This is why I don't outline, because it's impossible for me to predict the shape my plot's going to take, exactly. It'll grow and I'll shape as it does (not by influencing but by deciding what to include and what to exclude). Outlines are like hedge forms, and while I may think that the story's going to make a good swan, I'll have no idea until the end. So I let it grow wild and tend as minimally as possible. Because I've obsessive.
Sometimes, though, I get a scene idea, like Rosey mentioned. I'll get a line of dialogue from a character. When this happens, I treat it as fact, that sometime in the future, this scene's going to go down. A premonition to the future of the story.
Which brings me to the other way I look at plot, to which the hedge metaphor is no longer applicable.
Basically, I know that at some point in the story, Point X happens. Actually, in my current project, I have a Point X. It was the Point that originally came to me (I didn't think it up. I believing thinking up things is bad). I realized, "Oh, so this happens," and then it's a matter of solving the puzzle. Because once I get Point X, it's like one of those logic puzzles where you figure out which neighbor from which house brought which jello mold to which baby shower. I dissect what I know to pieces so that I can figure out how the story got there.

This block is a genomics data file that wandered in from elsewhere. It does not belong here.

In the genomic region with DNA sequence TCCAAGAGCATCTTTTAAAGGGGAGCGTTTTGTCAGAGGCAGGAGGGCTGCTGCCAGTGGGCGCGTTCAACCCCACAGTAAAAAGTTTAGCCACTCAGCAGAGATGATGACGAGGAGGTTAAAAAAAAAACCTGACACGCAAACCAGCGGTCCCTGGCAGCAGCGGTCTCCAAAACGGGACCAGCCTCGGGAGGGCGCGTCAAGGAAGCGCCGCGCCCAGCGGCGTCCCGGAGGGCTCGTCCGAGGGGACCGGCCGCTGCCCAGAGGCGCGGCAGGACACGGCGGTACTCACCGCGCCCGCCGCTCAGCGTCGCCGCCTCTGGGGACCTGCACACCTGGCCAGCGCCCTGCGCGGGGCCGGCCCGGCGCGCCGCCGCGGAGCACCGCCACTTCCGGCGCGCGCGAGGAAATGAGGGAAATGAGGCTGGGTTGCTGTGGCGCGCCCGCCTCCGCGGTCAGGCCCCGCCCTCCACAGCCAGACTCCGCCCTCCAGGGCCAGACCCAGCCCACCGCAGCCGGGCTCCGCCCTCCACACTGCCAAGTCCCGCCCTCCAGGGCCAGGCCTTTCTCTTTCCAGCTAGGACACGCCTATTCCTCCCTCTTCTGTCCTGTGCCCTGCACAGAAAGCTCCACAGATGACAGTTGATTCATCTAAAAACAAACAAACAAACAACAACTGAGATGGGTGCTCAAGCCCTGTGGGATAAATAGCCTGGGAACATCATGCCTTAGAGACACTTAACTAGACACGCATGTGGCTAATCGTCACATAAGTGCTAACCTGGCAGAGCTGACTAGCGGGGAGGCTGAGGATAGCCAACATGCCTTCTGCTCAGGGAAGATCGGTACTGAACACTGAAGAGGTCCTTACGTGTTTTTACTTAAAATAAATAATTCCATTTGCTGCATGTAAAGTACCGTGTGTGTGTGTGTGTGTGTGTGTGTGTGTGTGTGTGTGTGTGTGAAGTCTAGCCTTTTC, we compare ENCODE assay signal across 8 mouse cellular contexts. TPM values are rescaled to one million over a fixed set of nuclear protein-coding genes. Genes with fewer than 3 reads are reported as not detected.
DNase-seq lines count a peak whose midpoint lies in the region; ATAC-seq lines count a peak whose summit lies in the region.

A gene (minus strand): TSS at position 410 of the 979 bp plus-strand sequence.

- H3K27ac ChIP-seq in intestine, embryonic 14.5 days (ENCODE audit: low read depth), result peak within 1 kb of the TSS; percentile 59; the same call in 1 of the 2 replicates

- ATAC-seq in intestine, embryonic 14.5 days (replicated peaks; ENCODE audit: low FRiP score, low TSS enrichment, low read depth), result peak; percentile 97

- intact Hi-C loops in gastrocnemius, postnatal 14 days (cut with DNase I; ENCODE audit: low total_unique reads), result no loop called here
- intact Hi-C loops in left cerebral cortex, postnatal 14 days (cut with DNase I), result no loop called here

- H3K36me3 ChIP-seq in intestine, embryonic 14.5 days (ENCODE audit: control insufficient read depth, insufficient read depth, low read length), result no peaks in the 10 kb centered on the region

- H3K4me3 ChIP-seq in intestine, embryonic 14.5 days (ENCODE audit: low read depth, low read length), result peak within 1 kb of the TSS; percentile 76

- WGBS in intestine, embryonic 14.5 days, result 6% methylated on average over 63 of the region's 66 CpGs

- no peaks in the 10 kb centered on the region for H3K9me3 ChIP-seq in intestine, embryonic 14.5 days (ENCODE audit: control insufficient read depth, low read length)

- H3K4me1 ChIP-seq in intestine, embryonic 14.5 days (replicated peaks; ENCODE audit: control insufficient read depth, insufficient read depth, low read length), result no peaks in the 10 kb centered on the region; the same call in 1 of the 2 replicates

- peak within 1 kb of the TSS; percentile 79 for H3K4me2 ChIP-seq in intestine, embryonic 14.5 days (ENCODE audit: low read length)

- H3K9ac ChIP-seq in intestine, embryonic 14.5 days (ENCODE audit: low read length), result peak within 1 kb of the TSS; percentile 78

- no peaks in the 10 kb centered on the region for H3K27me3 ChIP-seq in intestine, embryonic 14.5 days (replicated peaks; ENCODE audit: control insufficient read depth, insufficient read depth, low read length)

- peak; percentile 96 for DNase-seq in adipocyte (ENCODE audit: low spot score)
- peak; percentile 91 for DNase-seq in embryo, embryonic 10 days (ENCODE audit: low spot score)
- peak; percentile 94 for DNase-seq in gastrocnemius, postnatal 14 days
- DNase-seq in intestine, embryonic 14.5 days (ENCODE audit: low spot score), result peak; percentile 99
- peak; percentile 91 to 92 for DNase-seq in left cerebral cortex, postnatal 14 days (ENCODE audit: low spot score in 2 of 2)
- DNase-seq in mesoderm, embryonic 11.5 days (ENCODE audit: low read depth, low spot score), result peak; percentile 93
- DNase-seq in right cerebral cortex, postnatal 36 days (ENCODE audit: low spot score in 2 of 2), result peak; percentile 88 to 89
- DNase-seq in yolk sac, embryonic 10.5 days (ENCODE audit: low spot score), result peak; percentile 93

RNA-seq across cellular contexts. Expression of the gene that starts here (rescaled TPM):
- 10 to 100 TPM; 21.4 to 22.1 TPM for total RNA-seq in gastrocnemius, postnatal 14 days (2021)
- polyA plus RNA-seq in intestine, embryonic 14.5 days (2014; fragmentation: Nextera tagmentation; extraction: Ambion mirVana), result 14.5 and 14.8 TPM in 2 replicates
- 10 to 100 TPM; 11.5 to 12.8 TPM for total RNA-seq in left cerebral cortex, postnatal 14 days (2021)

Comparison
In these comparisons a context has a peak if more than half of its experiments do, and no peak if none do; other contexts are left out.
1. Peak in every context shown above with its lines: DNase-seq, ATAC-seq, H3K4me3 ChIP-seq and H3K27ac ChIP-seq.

So, it's sort of like the hedge has already grown, and in order to shape it and tell the story right, I have to figure out where they roots are. Which is a bit of a complicated process.
At any rate, this is just how I do things. There are a hundred good ways to build character and a hundred good ways to build plot.
...but when it comes to the shaping of things, my rules are as follows: